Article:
In People v. Ford (91 A.D.2d 589), this court, following the principle set forth in People ex rel. Gray v. Tekben (86 A.D.2d 176, 179-180, affd 57 N.Y.2d 651), held that a defendant may not waive his right to object to the submission of a lesser count when that count is not a valid lesser included offense.Summary of this case from People v. Trisano
December 28, 1982
Judgment, Supreme Court, New York County (Torres, J.), rendered August 17, 1979, convicting defendant after bench trial of grand larceny, third degree, and sentencing him to five years' probation, reversed, on the law, and the indictment dismissed. Defendant proceeded to trial on an indictment charging robbery in the first and second degrees. The complainant, Iziah Alexander, testified that defendant approached him on the street, asking the location of a certain address. Alexander offered to escort defendant there, where they encountered another person, introduced by defendant as his "buddy". Suddenly, Buddy produced a gun, and defendant reached into Alexander's pocket, extracted his wallet, withdrew $145, returned the wallet, and fled with Buddy. Defendant's version of the events was similar; however, he denied the charge of armed robbery, instead admitting participation in a "handkerchief switch con game" whereby Alexander voluntarily gave up his cash as security for the simulated "bankroll" entrusted to him by defendant. The trial court erred in finding defendant guilty of grand larceny, third degree, as a lesser included offense of the robbery counts. Grand larceny, third degree, is defined as stealing property when it, "regardless of its nature and value, is taken from the person of another". (Penal Law, § 155.30, subd 5.) Since the robbery statutes (Penal Law, § 160.10, 160.15 Penal) do not require that the asportation be from the person of another, grand larceny, third degree, is not a lesser included offense of robbery. ( People v Addison, 73 A.D.2d 790, 791.) "CPL 1.20 (subd 37) defines the term `lesser included offense' as follows: `When it is impossible to commit a particular crime without concomitantly committing, by the same conduct, another offense of lesser grade or degree, the latter is, with respect to the former, a "lesser included offense."' The plain meaning of this statute is clear — that is, that one crime cannot be a lesser included offense of another if it is theoretically possible to commit the greater crime without concomitantly committing the lesser." ( People v Ramirez, 55 N.Y.2d 708, 710.) A defendant cannot waive his right to object to the submission of a lesser count when that lesser count is not a valid lesser included offense. We need pause only a moment to dispose of the argument that appellant's failure to object timely, pursuant to CPL 300.50 (subd 1), constitutes a waiver of his right to object. "We construe the waiver provision contained in that section [CPL 300.50] to apply to the sentence which immediately precedes it and to refer only to error by the court in submitting a lesser included offense which is not supported by legally sufficient trial evidence. It does not apply to the improper submission of noninclusory offenses since subject matter jurisdiction of the court may not be waived by the accused (see People v Nicometi, 12 N.Y.2d 428, 430-431; People v Scott, 3 N.Y.2d 148, 153, supra; People v Harper, 37 N.Y.2d 96, supra)." ( People ex rel. Gray v Tekben, 86 A.D.2d 176, 179-180, affd 57 N.Y.2d 651.) Grand larceny, third degree, was neither a lesser included count under this indictment nor was defendant charged in that indictment specifically with that crime. The nonwaivability of this defect is fatal to the judgment. ( People v Panuccio, 90 A.D.2d 507.)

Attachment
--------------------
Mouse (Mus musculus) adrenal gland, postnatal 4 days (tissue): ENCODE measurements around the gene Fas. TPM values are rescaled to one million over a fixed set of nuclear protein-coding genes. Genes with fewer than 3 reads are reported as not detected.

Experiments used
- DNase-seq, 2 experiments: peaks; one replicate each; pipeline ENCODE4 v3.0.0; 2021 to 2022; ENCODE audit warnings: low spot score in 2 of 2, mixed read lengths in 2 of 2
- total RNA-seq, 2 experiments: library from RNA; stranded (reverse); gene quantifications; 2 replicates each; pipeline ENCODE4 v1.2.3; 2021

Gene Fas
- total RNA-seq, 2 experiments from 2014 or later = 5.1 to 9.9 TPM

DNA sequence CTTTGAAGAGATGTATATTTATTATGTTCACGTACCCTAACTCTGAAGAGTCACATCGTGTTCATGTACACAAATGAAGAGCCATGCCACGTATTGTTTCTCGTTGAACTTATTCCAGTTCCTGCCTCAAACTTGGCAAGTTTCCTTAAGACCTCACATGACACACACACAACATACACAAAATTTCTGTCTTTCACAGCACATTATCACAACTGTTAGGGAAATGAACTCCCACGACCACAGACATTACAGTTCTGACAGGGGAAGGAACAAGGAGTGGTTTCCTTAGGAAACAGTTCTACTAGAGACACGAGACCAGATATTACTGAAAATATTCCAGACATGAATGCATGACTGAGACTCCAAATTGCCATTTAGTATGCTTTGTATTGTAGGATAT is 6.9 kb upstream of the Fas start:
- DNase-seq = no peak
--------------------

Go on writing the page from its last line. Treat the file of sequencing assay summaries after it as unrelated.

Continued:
"CPL 300.50. Court's charge; submission of lesser included offenses. 1 * * * Any error respecting such submission, however, is waived by the defendant unless he objects thereto before the jury retires to deliberate." Of course, this section, if applicable here at all, also would apply to a bench trial. (CPL 320.20, subd 4.)
Concur — Murphy, P.J., Sandler, Markewich and Milonas, JJ.
There is no question that this defendant has been taking advantage of members of the public in one way or another over a long period of time, and the action of this court in dismissing this indictment, in view of the factual presentation to the Justice in this bench trial, cannot be substantiated. At the very most, the conviction should be reduced to petit larceny (Penal Law, § 155.25) as permitted by CPL 470.15 (subd 2, par [a]). Applying the two-pronged test ( People v Glover, 57 N.Y.2d 61, 64; People v Green, 56 N.Y.2d 427, 431) is not necessarily the answer. Here, there was a bench trial, and there was no objection to the result until the time of sentence. Theoretically, the court was being more generous to the defendant. Under the circumstances, there could be considered a waiver. (See People v Lewis, 84 A.D.2d 715; People v Reyes, 79 A.D.2d 621.) Even in the case of People v Addison ( 73 A.D.2d 790, 791) the court stated, "[t]hus, grand larceny in the third degree is not necessarily a lesser included offense of robbery in the first degree, and on the facts in this case, it is not such lesser included offense." (Italics added.) If this "not necessarily" is of significance, it takes on added significance in view of the determination of the Court of Appeals in People v Butler ( 57 N.Y.2d 664, revg on dissenting mem of Justice Leonard H. Sandler 86 A.D.2d 811, 812.)